Friday

Feb. 2, 2007

The Past Is Still There

by Deborah Garrison

FRIDAY, 2 FEBRUARY, 2007
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Poem: "The Past Is Still There" by Deborah Garrison, from The Second Child. © Random House. Reprinted with permission. (buy now)

The Past Is Still There

I've forgotten so much.
What it felt like back then,
what we said to each other.

But sometimes when I'm standing
at the kitchen counter after dinner
and I look out the window at the dark

thinking of nothing,
something swims up.
Tonight this:

your laughing into my mouth
as you were trying
to kiss me.


Literary and Historical Notes:

It is the birthday of novelist and philosopher Ayn Rand, (books by this author) born Alissa Rosenbaum in St. Petersburg, Russia (1905). In 1917, she witnessed the first shots of the Russian Revolution from her balcony. A communist gang took over her father's shop, and her family was immediately reduced to poverty. After college, Rand worked as a guide in a historical museum, but when she got a visa to visit relatives in Chicago, she vowed never to return to Russia.

Within six months of living in America, Rand moved to Hollywood to become a screenwriter. She published her first screenplay in 1932, and that allowed her to work on novels in her spare time. Her first important novel was that novel she'd planned to write about skyscrapers: The Fountainhead (1943), about a brilliant architect named Howard Roark who blows up a housing project he built because his design was corrupted by the influence others. When he is put on trial, he explains his philosophy that, in order to achieve greatness, individuals have to be allowed to realize their own personal vision, and not be tied down by the concerns of society. These ideas became the basis of Rand's philosophy, called Objectivism, which she also explored in her novel Atlas Shrugged (1957).


It's the birthday of James Joyce, (books by this author) born in Rathgar, Ireland, just outside Dublin (1882). He's best known today for Ulysses (1922), his attempt to recreate a single day in the city of Dublin, with all its sights, sounds, smells, as well as the many different kinds of people, the way they talked, and what private thoughts floated through their heads as they went about their daily lives.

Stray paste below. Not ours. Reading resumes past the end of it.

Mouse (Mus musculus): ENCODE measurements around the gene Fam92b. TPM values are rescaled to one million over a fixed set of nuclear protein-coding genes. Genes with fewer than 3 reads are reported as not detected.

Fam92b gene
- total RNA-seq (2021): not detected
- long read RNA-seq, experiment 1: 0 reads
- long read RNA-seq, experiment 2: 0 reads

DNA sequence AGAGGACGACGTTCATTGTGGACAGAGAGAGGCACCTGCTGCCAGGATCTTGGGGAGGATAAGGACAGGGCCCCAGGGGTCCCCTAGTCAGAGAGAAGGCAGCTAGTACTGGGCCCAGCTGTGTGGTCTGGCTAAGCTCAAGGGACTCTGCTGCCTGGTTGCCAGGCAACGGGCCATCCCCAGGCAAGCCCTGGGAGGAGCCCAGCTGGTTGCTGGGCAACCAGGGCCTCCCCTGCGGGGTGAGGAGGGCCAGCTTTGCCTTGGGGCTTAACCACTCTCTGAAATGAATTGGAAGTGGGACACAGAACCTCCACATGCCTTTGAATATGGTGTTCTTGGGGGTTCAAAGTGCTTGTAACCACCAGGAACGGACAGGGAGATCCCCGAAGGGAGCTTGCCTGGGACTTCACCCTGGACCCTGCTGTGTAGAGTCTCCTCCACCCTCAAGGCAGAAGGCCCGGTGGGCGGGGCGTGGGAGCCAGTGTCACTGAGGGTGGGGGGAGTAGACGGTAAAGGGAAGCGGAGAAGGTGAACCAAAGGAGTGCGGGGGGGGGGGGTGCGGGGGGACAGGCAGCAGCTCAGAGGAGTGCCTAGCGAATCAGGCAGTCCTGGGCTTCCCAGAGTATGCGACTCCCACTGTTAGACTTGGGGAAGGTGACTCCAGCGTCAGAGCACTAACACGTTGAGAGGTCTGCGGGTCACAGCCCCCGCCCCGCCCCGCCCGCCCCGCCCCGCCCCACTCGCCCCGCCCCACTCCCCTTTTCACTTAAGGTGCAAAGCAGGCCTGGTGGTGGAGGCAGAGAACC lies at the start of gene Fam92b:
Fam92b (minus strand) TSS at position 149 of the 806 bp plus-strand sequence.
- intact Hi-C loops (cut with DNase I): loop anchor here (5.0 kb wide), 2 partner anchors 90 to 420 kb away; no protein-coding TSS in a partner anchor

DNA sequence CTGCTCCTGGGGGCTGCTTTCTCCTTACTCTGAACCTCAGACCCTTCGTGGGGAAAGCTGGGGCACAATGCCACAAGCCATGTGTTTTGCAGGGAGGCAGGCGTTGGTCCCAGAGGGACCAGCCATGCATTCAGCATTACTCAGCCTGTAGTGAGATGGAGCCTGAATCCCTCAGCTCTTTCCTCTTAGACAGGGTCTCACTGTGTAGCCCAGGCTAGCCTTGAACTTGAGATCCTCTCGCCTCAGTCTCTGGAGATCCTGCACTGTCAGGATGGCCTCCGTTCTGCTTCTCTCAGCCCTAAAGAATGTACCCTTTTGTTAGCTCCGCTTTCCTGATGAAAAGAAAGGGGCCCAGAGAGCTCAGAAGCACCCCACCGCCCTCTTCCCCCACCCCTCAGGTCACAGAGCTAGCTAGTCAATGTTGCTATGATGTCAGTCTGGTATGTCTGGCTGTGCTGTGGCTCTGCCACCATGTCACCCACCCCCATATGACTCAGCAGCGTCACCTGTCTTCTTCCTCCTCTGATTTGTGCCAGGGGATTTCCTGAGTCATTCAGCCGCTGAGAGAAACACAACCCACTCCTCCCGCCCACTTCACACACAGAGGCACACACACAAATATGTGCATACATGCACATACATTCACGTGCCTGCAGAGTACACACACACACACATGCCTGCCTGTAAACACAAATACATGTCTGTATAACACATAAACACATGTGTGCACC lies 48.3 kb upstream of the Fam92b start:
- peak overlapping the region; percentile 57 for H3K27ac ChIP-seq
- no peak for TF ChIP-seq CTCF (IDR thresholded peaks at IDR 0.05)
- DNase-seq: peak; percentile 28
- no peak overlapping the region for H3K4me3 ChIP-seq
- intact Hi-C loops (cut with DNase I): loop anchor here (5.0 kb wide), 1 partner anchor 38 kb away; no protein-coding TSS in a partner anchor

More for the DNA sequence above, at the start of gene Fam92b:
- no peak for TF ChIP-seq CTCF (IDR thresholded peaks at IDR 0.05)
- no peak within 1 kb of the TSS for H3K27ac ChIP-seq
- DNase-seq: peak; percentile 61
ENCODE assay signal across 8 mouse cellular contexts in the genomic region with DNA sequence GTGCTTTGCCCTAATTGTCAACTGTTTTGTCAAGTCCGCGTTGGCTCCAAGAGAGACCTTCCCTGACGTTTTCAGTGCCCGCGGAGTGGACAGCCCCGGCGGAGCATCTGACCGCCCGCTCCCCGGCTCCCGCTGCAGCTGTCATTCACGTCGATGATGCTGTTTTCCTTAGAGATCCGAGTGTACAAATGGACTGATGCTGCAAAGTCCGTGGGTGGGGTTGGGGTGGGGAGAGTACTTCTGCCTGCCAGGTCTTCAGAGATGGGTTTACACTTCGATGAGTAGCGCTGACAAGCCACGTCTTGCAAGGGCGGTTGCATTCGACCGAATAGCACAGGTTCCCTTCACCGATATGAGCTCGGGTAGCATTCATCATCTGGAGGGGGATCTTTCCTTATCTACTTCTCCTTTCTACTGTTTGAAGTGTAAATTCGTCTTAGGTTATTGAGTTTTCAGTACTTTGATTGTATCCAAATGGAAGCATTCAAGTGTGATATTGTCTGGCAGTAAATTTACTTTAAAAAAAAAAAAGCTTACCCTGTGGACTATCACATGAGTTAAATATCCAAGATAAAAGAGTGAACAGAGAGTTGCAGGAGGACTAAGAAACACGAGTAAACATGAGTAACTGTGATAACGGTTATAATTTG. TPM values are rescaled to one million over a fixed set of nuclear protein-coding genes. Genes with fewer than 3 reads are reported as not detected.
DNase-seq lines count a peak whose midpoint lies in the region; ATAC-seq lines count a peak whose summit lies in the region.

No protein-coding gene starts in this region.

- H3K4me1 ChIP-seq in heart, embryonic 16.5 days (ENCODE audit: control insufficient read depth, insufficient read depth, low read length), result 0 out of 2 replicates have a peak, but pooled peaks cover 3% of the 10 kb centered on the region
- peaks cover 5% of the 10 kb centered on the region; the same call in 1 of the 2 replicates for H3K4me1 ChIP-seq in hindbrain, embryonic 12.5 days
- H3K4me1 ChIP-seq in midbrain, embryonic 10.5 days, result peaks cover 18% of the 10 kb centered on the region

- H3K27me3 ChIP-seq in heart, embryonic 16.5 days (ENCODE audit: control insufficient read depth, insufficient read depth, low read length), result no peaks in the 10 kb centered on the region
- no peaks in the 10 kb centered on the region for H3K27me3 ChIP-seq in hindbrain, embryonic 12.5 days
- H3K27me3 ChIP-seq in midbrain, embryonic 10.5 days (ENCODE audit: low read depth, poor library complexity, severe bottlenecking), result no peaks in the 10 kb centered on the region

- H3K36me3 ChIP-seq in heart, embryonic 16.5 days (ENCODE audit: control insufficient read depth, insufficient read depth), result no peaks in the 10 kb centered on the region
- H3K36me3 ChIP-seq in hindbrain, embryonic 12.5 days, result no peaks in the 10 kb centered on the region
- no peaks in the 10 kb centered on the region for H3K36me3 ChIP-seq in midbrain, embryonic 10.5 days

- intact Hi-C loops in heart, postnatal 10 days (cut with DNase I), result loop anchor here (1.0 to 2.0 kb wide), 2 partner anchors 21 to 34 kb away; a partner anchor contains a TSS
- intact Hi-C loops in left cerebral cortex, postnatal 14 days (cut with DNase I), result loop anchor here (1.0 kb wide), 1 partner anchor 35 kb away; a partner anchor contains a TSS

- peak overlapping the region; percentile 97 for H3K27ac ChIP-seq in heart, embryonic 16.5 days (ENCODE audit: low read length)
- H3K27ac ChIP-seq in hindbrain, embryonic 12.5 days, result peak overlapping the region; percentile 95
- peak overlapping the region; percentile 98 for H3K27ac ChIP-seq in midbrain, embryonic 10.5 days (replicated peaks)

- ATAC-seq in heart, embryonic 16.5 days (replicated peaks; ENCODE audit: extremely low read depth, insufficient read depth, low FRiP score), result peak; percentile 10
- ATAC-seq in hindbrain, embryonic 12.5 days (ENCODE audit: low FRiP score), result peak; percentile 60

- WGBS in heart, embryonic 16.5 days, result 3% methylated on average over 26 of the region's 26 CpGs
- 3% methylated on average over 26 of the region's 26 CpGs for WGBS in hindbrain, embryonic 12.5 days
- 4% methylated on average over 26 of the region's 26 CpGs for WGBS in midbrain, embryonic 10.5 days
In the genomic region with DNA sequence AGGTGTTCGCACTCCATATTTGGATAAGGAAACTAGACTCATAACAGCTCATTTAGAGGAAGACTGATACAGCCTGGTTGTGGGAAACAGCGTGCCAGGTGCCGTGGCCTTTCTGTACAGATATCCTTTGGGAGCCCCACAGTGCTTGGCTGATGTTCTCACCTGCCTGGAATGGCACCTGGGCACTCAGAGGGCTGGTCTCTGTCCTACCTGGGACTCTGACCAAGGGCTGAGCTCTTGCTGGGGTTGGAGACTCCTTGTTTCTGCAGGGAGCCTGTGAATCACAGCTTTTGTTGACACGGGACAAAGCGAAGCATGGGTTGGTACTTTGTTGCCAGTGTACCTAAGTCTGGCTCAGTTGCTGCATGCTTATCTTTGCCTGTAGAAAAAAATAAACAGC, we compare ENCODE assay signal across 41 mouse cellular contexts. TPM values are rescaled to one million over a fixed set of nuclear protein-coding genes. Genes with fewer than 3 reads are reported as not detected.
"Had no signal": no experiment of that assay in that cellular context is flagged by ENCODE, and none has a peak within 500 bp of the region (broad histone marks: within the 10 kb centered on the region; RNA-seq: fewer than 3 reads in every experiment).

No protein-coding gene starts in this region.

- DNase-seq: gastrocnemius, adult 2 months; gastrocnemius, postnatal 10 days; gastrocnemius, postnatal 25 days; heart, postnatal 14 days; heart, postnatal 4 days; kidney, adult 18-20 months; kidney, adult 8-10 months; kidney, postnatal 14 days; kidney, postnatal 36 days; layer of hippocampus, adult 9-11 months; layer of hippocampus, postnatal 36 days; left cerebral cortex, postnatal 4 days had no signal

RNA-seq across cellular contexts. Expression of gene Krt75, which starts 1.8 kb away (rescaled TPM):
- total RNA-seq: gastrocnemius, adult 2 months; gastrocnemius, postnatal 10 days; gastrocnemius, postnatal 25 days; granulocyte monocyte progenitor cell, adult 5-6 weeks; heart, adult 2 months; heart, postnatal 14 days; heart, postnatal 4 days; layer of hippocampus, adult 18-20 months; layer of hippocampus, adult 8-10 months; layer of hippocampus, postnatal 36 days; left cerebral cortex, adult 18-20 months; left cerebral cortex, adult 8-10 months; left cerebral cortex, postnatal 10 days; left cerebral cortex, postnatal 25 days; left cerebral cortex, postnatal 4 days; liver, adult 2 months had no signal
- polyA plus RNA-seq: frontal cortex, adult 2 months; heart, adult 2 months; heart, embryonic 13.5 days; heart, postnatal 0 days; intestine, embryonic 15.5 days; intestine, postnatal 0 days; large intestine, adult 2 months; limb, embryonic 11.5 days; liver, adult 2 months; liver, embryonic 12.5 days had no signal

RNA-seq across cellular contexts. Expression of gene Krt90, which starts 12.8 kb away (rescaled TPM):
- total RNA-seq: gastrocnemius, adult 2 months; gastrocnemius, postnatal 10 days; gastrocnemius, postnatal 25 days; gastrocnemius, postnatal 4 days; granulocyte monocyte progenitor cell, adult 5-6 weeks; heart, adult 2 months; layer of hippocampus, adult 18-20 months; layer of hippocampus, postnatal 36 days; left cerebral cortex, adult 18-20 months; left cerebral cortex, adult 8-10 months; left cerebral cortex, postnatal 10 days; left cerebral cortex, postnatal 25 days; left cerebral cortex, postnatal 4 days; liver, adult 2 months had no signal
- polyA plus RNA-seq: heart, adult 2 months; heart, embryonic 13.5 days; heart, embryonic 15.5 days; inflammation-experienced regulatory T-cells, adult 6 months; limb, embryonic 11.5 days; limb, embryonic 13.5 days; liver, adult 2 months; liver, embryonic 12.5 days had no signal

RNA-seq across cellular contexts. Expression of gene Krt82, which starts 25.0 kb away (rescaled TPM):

He wrote the novel while living in voluntary exile in Zurich, and he did all kinds of research to get the details right. He asked his Aunt Josephine to send him copies of anything to do with Ireland: newspapers, magazines, history books, guidebooks, maps, and photographs. Because he chose June 16, 1904 as the day on which the novel would take place, he made sure to include real details about things that had happened on that day, including sporting events, news items, and even newspaper advertisements that appeared in newspapers on that day.

The first printing of Ulysses, of one thousand copies, came out on this day, Joyce's birthday, in 1922. It tells the story of two Dublin men — a young aspiring writer named Stephen Dedalus, and Leopold Bloom, a middle-aged Jewish man whose wife is cheating on him. The two men go about their daily business, and finally meet each other at the end of the day. Years later, the novelist Vladimir Nabokov would force his students to study a map of Dublin and trace the characters' movements along the map while reading the novel, to demonstrate Joyce's rigorous attention to reality.

Part of what made Ulysses so revolutionary was that Joyce chose to write almost every chapter in a different style. There's a chapter in a newspaper office that is broken up into short sections with newspaper headlines; there's a chapter, from the point of view of a young woman on a beach, written in the style of a romance novel; there's a chapter written like a play, complete with stage directions, and there's a chapter that consists entirely of questions and answers.

It took him 17 years to write his next book, Finnegans Wake (1939), which is now considered possibly the most radical and difficult book ever published. Instead of writing it in ordinary English, he wrote the book in his own invented language, full of multilingual puns and hybrid words, snippets of nursery rhymes and songs, allusions to history and mythology, and sometimes pure nonsense.

Many people, even Joyce scholars, consider it unreadable. At one point, in the middle of the book, Joyce himself writes to the reader, "You is feeling like you was lost in the bush, boy? You says: It is a puling sample jungle of woods. You most shouts out: Bethicket me for a stump of beech if I have the poultriest notions what the farest he all means."


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